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Kafka wasn't a problem at all. Actually, I was shocked how well kafka just worked. It did everything I expected it to do, exactly as advertised in the documentation. Well, except for how annoying it was to get it installed and working on ubuntu. I will definitely be using kafka in future projects.

I think all my technology choices worked out fine. I dumped server-sent events halfway through in favour of websockets because WS support binary packets. But that was a pretty easy change affecting at most 50 lines of code.

I still wish we had an efficient (native) solution for broadcasting an event sourcing log out to 100k+ browser clients, with catchup ('subscribe from kafka offset X'). Nodejs is handling the load better than I expected it to, but a native code solution would be screaming fast. It should be relatively simple to implement, too. Just, unless my google-fu is failing me I don't think anyone has done it yet.

"an efficient (native) solution for broadcasting an event sourcing log out to 100k+ browser clients, with catchup"

Seems to me like you just described long-polling, which you dismissed in the article as "so 2005".

So for context I wrote a websocket-like TCP implementation on top of long polling a few years ago[1], before websockets were well supported in browsers. I'm quite aware of what long polling can and cannot do.

Yes, I did dismiss it out of hand in the article. The longer response is this:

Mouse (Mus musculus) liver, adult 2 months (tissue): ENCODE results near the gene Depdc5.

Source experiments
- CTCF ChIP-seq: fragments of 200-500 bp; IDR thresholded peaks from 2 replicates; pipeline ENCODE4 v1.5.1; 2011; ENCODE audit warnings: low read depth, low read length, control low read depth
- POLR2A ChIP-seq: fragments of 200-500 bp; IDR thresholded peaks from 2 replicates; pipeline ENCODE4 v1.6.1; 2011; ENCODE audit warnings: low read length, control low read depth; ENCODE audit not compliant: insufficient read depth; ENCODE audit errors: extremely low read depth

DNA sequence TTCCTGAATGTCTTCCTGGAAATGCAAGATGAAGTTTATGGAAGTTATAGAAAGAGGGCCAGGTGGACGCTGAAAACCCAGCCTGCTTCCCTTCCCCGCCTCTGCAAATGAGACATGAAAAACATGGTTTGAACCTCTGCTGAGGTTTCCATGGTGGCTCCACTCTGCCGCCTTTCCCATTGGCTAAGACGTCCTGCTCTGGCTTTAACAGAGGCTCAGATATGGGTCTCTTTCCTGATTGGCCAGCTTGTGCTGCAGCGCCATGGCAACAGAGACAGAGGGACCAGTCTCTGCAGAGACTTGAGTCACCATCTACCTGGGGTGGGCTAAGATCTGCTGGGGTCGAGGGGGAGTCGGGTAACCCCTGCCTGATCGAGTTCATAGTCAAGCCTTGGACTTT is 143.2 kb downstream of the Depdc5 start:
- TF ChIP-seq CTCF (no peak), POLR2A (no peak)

In this instance long polling would require every request to be terminated at the origin server. I need to terminate at the origin server because every connection will start at a different version. The origin server in this case is running JS, and I don't want to send 100k messages from javascript every second. Performance is good enough, but barely. And with that many objects floating around the garbage collector starts causing mischief.

The logic for that endpoint is really simple - it just subscribes to a kafka topic from a client-requested offset and sends all messages to the client. It would be easy to write in native code, and it would perform great. After the per-client prefix, each message is just broadcast to all clients, so you could probably implement it using some really efficient zero-copy broadcast code.

The other approach is to bunch edits behind constantly-created URLs, and use long-hanging GETs to fetch them. I mentioned that in the blog post, but its not long-polling - there's no poll. Its just old-school long-hanging GETs. I think that would work, but it requires an HTTP request/response for each client, for each update. A native solution using websockets would be better. (From memory WS have a per-frame overhead of only about 4 bytes)

[1] https://github.com/josephg/node-browserchannel

Btw, there's a Kafka docker based install that's great for spinning up Kafka and testing quickly.

Nice work on all this!

I had always crazy problem in setting up Kafka until I discovered https://github.com/Landoop/fast-data-dev

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